The Television Psalm

I came across this eyebrow raising “Psalm” the other day, and thought it might provoke an interesting conversation!

My Shepherd

The TV is my Shepherd, I shall not want anything else.

It maketh me to lie down on the sofa. It leadeth me away from the Scripture.

It destroyeth my soul. It leadeth me in the paths of sex and violence for the sponsor’s sake.

Yea, though I walk through the valley of the shadow of death, I will enjoy the evil, for the blood and sex, they excite me.

It prepares a filthy commercial before me in the presence of my children.

It anoints my head with humanism.

My coveting runneth over.

Surely laziness and ignorance shall follow my family all the days of our lives and we shall dwell in the house watching TV forever.

Ouch! I certainly don’t think of myself as enjoying the evil, sex and blood of TV, but if one can read this objectively, it still bites.

By the way, we’re on day 5 of no TV/movies and toddler has been doing a ton of coloring…

6 thoughts on “The Television Psalm”

  1. I did get rid of TV for a while, but now I just try to not allow it to rule our lives. I enjoy HGTV from time to time, and the cooking shows. I have to make sure my children do not watch too much though, just as I would have to limit junk food. Thats kind of how I look at TV, it is junk food for the soul, and should only be viewed in moderation.

  2. Ooh, very good last sentence, Juli! I think it’s easier for our family to unplug the TV b/c we’re rural and don’t have cable. We get two or three of the major networks on a good day’s reception. I think I’d get hooked on HGTV!

    I’m so glad you took time to comment, hope you come back!

  3. “I think I’d get hooked on HGTV!”

    We have dinner with my parents most Sundays and Mom usually has it on that channel, and it is absorbing — if we had satellite I would probably never leave the house between HGTV and AMC. Ooh — I like A&E, too. Then there is the Discovery Channel.

    “Thats kind of how I look at TV, it is junk food for the soul, and should only be viewed in moderation.”

    My five year old says the same thing “junk food isn’t good for our bodies and tv isn’t good for our brains…but it’s okay to have a little“. She’s pretty health concious for a 5 year-old — I can get her to taste and/or try just about any activity if I suggest it would be good for her body.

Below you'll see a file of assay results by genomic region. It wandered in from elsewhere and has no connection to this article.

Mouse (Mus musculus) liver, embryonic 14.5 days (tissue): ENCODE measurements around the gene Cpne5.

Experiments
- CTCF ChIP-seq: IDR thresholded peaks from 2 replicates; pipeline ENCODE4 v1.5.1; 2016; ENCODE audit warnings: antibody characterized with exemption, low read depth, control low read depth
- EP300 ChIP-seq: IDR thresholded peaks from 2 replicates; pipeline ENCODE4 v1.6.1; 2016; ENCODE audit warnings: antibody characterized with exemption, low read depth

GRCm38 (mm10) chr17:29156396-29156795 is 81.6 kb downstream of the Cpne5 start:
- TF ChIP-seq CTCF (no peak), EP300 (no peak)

And using that as a jumping off point: (sorry for stealing your blog Mary πŸ˜‰ ) How do you guys handle picky eaters? Do you require a certain amount of food be eaten or are they allowed to pick and choose?

  4. I adored AMC growing up, used to be able to rattle off all the famous actors of yesteryear and had a huge crush on Carey Grant!! πŸ˜‰

    My 7 yo sounds like your 5 yo, Heather. She loves romaine lettuce–plain and in salad, munches it like a rabbit, as well as spinach and pretty much all healthy foods. She passes up dessert without batting an eye. I wish I was more like her!

    Your question on picky eaters is a good one. I’m beginning to think my mantra is start young, because I haven’t had any picky eaters…yet. I’m talking “really picky”. Middle daughter doesn’t like potatoes, for instance, so I just serve up a little bit on her plate when we’re having some. Dh and I have observed picky adults that are picky to the point of rudeness so this is something he really can’t hack, and he’s quick to prevent it in our kids.

    So going way back, my girls only were fed breastmilk for the first 6 months of their lives. No infant cereal even. And I nursed toddler exclusively till she was 8 mos old before introducing baby food. We stayed with one kind a week, before intro-ing another, etc. Sometimes it would come right back out, and I’d cajole it right back in. I probably wouldn’t buy it very often after that, but I didn’t avoid purchasing it completely. I had another older mom tell me that waiting as long as 8 mos would not only keep food allergies at bay, but also give my kids time to develop a better palette or aptitude for real food.

    As they got older, I never cut their crusts off their sandwiches, or did other what *I* consider “frivolous” catering to their whims. On occasion, when something’s for dinner that they’ve not tried, or that they really don’t like, we require them to try it w/o making a face, etc, but we don’t require them to gorge on it, or take a normal portion.

    As 1-2 year olds they’d be used to having their apples peeled, and sometimes would wrinkle their nose at graduating to eating them with the “skin” on, but I never let it become an issue. I’d say something like, “You’re a big girl now, and the peel is good for you!” (I wash the pesticides, etc. off with GSE wash) They might gripe the next two times, but they knew I wouldn’t budge.

    Things like that. Anybody else have any good tips?

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